Need for Burnout?
Unless you’ve been living under a rock, you must have heard of the Need For Speed franchise AKA the Fast And Furious of video gaming. The series has always been about fast cars and speed however the game never had a solid vision or a defining characteristic other than the franchise name. The series started out as a simple racing game featuring high performing cars of the era however the series really hit its stride with the release of NFS III: Hot Pursuit which turned heads with its high octane take on our favorite Childhood game: Cops vs Robbers. The series when through a massive overhaul in terms of direction following the release of the first Fast and Furious movie which resulted in the release of Need For Speed: Underground. The game fully embraced the “Tuner” culture; instead of selecting their sports car of choice, players would now be able to fully deck their rides out with colorful vinyl and flashy body kits. Despite initial critical and commercial success, illegal street racing became passé in the following years and the NFS series took a nose dive in popularity. Finally in 2013, developers Criterion Games and Ghost Games went back to basics and created Need For Speed Rivals.
The developers threw every excess from the previous NFS games out the window - that includes the shitty narrative from NFS: The Run and focused on what made the NFS series great in the first place – driving fast cars and having fun doing it. Need For Speed Rivals adopted the original Cops VS Racer structure where you could play as both a Racer and/or a Cop – you’re able to switch between roles during the game at anytime. Each faction would have their own unique cars to speed around the immense game world. This brings me to my next point, unlike the Need For Speed games, Need For Speed Rivals is an online-centric game – yes, it’s an ONLINE-CENTRIC game which means the game is meant to be played online and with other living people; to be fair the game can be played alone however it’s not as fun. The online portion of the game would be touched upon in a later paragraph.
Need For Speed Rivals allow the player to play as either a Cop or a Racer, both of which are at odds with one another, both in attitude and gameplay. Each faction have their own “Speed Lists” which is a certain set of objectives to clear in order to move on, some might be as simple as “Complete X number of Activities” all the way to “Wreck X number of Cops” . To be honest, based on the “story” missions, I concluded that both the Cops and Racers in Need For Speed Rivals are horrible people - the Cops are outright fascists and the Racers are just a bunch of rich kids looking for cheap thrills at the expense of everybody's safety.
As a Cop, you are told tasked with enforcing the law with brutal efficiency which means slamming a racer punk off a nearby cliff is perfectly normal and is even encouraged. Gameplay as a Cop was less Need For Speed and more Burnout as most the individual activities available to you involves stopping racers, as the game progresses you’ll unlock more cars and more “Pursuit Tech” which are weapons you use against Racers, they range from electrified bumpers all the way to chopper support. To be honest, T-Boning a racer with my electrified bumper after he was disabled by my EMP was extremely satisfying.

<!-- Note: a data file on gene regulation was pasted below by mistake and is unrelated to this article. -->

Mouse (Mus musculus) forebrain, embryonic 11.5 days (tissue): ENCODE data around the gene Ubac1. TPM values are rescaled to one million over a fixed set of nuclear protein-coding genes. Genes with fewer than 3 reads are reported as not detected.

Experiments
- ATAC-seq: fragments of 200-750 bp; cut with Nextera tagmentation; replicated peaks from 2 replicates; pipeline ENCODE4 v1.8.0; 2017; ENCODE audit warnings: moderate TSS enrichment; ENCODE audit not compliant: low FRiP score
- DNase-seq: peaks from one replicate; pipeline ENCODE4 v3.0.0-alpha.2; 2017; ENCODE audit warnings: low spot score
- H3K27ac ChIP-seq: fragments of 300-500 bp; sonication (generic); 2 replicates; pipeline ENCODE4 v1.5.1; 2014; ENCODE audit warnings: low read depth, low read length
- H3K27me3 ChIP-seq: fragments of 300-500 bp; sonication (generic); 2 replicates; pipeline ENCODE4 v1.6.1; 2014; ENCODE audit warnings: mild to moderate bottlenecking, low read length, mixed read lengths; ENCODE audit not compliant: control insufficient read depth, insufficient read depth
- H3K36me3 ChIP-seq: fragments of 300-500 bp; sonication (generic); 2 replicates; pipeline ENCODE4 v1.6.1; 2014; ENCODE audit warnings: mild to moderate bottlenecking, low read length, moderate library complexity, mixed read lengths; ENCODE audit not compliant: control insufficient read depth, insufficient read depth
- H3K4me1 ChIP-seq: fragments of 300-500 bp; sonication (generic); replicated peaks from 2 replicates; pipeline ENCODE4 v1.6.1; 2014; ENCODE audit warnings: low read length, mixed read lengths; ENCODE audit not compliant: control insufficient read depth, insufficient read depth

The narrative portrays the racers in Need For Speed Rivals as an irresponsible, thrill seeking and somewhat attention seeking punk with too much money and no respect for authority – the racer record videos of themselves and posts them on “Youtube” to earn hits. All they care about is how good they look and the ability to do whatever they want, wherever they want. As the name implies, a Racer races; hence a majority of his activities would entail driving faster than his peers. However unlike a Cop, the player would not only have to race against his peers, the player would also need to contend with the various Cops on their tails. Making Cops eat your dust after escaping close collisions is the best feeling you can have as a Racer.
The online centric nature of Need For Speed Rivals was immediately apparent in the first 15 minutes of the game where it automatically connects you to a populated public server with at least 3 or more players however you’re able to opt out of or change servers if you are unhappy with the current players in your game. The players in your game are all going about their business however they are able to join in activities which is actually the main draw of the game. When done right, it’s an exhilarating experience where actual players would work together to chase down other players. My main gripe with Need For Speed Rivals is not the online centric gameplay, it’s the wasted potential hammed by constant server crashes and disconnects. I got disconnected/Crashed out of servers 7/10 times which marred by gameplay experience. Offline/Private play was boring and dull as the actual fun of the game was taken out.
Need For Speed Rivals felt like a great game with so much potential but were heavily marred by serious networking problems which stopped it from getting a better score. Despite the extremely enjoyable gameplay, it could not drift away from this head-on collision.
Update(20/03/2014): Servers have been working somewhat smoothly however, the current lack of players is still a constant problem.
Ratings: 3.5 out of 5 stars
By Kenny Chen KangYi
Article syndicated from POPCulture Online
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